A British clinic has developed a new form of IVF treatment that promises to revolutionise this sector of healthcare.
The technology in question enables conception to occur in the womb, rather than the laboratory as has been the case previously.
Doctors hope that making fertilisation more natural will mean healthier pregnancies, And the advantages to expectant mothers are obvious.
The Complete Fertility clinic in Southampton is first in the UK To utilise this new approach, which has been dubbed the AneVivo device method.
While some early analysis and murmurings on this subject have suggested that the new development is merely a gimmick, the manufacturers have strongly suggested otherwise.
Prof Nick Macklon, head of the clinic in Southampton, insisted That the technology was a fantastic innovation that was have a massive influence over IVF treatment in time.
“At this stage we are just offering it to private patients. If the NHS want to use it then they would need to know that it is cost effective. We do not know that yet. But that doesn’t mean new technology like this can’t be introduced in a cautious manner. I’m very keen that we study new innovation in IVF.”
This new technique will cast of patience around £700 per treatment, and has already been approved and rubberstamped by the UK fertility watchdog.
The Human Fertilisation and Embryology Authority (HFEA), the UK’s independent regulator overseeing the use of gametes and embryos in fertility treatment and research, Has okayed the AneVivo device method To be utilised within the British healthcare system.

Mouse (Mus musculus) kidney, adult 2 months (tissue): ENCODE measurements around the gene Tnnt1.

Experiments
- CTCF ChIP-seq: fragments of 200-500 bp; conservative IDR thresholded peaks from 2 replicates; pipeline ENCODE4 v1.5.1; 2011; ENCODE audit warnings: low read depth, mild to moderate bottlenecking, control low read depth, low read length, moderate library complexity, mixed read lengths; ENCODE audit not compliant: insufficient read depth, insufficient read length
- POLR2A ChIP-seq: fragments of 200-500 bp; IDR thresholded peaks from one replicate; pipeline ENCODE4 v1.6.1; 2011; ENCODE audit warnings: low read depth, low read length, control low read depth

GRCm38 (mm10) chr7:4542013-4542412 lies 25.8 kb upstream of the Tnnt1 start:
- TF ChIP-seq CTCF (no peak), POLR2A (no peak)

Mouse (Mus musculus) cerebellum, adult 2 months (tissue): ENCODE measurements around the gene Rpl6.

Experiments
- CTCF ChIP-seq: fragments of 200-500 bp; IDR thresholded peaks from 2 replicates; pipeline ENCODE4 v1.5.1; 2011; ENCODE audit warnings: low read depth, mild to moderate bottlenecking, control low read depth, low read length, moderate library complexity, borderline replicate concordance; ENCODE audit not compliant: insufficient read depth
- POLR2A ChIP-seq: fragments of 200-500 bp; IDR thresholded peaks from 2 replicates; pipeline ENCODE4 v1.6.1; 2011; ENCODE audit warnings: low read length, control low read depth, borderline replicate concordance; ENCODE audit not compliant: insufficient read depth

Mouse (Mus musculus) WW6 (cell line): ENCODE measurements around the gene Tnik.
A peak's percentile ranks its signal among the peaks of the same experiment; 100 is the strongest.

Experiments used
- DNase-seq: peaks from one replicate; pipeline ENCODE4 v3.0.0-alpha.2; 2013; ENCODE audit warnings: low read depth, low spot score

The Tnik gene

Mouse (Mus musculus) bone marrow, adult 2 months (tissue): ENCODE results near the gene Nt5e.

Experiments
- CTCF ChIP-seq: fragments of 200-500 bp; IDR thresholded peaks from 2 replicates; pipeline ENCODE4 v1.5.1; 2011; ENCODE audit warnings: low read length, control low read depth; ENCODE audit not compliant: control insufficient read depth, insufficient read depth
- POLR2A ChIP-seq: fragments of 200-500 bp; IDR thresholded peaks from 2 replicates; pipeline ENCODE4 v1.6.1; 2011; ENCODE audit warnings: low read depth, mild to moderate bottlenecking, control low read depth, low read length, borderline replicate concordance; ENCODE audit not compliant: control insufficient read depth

And a series of international trials that have already been conducted Suggest that the new technology will achieve a similar pregnancy rate to conventional IVF treatments.
250 women volunteered to participate in trials, and the initial signs for for the new techniques are certainly encouraging.
However, it should be noted that the new techniques significantly reduces the length of time that the current embryo can be kept outside of the world artificially in a dish of culture fluid.
Macklon Span of the homes of the technology, and outlined how it could benefit pregnant women in the future.
“The aim is to maximise the time spent in the body rather than in the lab. The immediate benefit is reducing exposure at this very vulnerable time of human development when genes are being switched on and off.”
In addition to the aspect of convenience, it has also been suggested in some studies that growing embryos in a dish increases the risk of genetic and other health defects.
When the HFEA approved the technology, its advisory committee stated that there was no evidence that the device should be considered unsafe.
However, it “did not feel that there was sufficient clinical data to say whether the process has a greater or lesser efficacy than that of traditional IVF methods” and it said the process “might add an unnecessary cost to patients”.